We’ll have a chance to hit on a number of these things throughout this series, but here I’d say that I always preached that children cannot live as adults with an inherited faith. They must make it their own. That includes my children. I urged and expected you to explore the Christian faith with an openness to God. I was always perfectly comfortable with the idea that you would find a church home other than Baptist. I was genuinely pleased and grateful to God when you followed His lead to be a Christian in the Catholic Church. You studied and learned and prayed. You did what I taught you to do.
Lauren: I’ve heard it said (from you, no less) that for better or worse, we get our first theology from our parents. Because you were both my parent and my pastor, I suppose in some ways you were even more responsible for my faith formation than is typical.
Grace has always been a major theme not only of your preaching, but also your parenting. Because of the way you studied, approached, and taught me about Christianity (and Iife) generally, I never experienced any hint of anti-Catholic sentiment growing up, either from my own family or any church members. In fact, it wasn’t until I became Catholic that I even knew there were Protestants who don’t consider Catholics to be true Christians and vice versa. Can you speak a little to your experience with the Catholic community as a Baptist minister?
Terry: You’ve heard me tell the following story many times, and I think it best sums up my approach to the whole anti-Catholic/anti-Baptist sentiments that are out there. When we first moved to Houma, LA (southwest of New Orleans and about 90% Catholic) I wrote a letter to Bishop Warren Boudreaux of the local diocese. I wanted to introduce myself and express my anticipation of working with him in any way he desired for the cause of Christ in the area. I closed by saying that in exchange for showing me a good restaurant in town I’d enjoy taking him to lunch.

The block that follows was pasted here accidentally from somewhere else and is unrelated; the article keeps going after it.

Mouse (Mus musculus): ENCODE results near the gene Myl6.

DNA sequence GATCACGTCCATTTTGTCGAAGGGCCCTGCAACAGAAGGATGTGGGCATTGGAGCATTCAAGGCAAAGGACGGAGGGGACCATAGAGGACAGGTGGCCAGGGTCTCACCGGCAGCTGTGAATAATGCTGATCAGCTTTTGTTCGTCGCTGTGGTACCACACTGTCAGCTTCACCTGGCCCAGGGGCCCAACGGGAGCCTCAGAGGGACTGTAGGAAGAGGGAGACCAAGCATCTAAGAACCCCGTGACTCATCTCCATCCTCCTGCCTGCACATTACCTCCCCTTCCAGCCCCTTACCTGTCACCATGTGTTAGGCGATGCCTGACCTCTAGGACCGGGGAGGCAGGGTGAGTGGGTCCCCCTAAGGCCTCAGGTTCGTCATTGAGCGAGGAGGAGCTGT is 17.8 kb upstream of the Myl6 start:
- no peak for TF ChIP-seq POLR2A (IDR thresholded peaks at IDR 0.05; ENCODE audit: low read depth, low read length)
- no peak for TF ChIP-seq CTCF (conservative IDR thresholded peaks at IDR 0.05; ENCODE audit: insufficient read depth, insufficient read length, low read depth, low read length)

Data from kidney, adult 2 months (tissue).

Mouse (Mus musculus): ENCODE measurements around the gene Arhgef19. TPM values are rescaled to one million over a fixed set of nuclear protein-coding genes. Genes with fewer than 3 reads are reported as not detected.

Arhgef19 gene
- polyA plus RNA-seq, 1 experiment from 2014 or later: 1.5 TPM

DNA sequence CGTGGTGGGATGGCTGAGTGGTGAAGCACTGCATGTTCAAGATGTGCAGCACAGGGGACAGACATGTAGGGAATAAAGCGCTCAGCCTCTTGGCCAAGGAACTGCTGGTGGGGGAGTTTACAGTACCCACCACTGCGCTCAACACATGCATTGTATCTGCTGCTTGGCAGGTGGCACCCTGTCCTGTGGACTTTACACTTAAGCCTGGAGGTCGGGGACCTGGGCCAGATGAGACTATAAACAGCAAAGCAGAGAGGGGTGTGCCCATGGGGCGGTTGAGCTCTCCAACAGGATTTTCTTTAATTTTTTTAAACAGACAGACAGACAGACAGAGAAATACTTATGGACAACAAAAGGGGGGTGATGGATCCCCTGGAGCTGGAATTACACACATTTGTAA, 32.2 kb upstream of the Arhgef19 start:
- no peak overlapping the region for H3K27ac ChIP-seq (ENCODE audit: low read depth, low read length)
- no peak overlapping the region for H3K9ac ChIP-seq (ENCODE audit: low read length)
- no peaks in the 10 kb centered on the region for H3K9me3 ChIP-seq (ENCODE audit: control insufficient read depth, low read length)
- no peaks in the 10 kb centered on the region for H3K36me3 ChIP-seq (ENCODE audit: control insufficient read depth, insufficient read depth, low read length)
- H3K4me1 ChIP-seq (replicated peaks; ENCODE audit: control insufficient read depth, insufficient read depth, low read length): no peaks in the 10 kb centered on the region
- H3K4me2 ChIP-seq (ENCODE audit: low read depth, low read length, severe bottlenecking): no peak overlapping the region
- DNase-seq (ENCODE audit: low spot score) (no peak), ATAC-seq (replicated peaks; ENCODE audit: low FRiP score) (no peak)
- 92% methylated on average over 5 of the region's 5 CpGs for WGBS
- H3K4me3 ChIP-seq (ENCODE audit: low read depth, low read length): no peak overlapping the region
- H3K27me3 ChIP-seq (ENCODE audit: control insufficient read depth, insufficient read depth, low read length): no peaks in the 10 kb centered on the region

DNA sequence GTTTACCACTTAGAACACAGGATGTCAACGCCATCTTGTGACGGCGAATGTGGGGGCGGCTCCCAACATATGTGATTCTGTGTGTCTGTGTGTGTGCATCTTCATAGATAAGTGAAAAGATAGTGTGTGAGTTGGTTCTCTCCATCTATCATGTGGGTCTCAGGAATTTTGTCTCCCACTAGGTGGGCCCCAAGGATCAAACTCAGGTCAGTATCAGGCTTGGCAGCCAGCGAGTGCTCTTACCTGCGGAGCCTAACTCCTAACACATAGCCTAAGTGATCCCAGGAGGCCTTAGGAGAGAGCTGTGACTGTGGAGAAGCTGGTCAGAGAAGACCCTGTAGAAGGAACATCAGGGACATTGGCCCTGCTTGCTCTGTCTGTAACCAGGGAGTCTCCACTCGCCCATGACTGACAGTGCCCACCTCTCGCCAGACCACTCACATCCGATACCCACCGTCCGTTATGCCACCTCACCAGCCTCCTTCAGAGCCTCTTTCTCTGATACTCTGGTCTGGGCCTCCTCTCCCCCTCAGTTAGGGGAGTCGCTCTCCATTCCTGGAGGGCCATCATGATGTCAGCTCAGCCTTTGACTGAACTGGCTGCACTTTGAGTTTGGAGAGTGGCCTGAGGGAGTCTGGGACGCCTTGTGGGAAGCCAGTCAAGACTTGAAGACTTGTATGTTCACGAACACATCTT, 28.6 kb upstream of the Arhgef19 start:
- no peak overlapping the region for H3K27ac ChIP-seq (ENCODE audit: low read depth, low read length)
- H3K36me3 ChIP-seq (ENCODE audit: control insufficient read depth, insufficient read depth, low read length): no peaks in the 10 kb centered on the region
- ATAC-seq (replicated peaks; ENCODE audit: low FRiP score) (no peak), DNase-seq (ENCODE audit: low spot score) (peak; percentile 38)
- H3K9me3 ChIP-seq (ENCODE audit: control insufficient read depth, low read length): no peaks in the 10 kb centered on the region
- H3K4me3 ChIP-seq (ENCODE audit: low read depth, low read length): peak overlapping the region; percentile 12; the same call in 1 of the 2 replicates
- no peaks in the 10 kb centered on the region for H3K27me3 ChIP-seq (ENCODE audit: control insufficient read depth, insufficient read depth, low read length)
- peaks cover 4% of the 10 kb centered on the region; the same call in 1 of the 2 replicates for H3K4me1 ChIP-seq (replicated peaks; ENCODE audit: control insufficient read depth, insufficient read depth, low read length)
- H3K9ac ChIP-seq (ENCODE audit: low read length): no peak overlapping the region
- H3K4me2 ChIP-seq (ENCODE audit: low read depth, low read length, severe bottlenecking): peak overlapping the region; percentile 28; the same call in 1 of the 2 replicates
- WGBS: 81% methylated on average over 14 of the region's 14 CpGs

A few days later my secretary rang me to say “Bishop Boudreaux is on line 1.” Here I was, a 29-year-old Baptist pastor getting a call from the Bishop! I straightened up in my chair and answered the call. “Rev. Ellis,” he said in a wonderful south Louisiana accent, “I want to thank you for your wonderful letter.” I responded that it was sincere. He then continued, “But Rev. Ellis I am the bishop of this area.” He paused only long enough for me to nervously wonder what protocol or custom I’d violated. He then added, “I will take YOU to lunch.”
I met a delightful Christian man at lunch later that week, and I’ll never forget some of the things he said. “The way the Catholics used to treat the Baptists was terrible,” he said. He was referring to the difficulty of some small Baptist congregations encountered in decades past when they tried to buy property to build a church. I had no idea. I responded, “Well, the way I hear some Baptists treat Catholics is equally terrible.” He said “Christians have been arguing since Peter and Paul. And it has never honored Christ.”
You always heard me speak respectfully and even admiringly of our Catholic neighbors in private and from the pulpit. I thought that was important because it honored Christ who we all are following, sometimes smoothly and often with a limp. You grew up in Baton Rouge, Houma, and Mobile, all heavily Catholic cities. I was determined that you would understand the importance of love and grace in our dealings with all people, but especially our Christian brothers and sisters whose faith and practice had some differences from ours. Christ is always The Point. We never honor Christ by speaking despairingly of other sheep in His flock.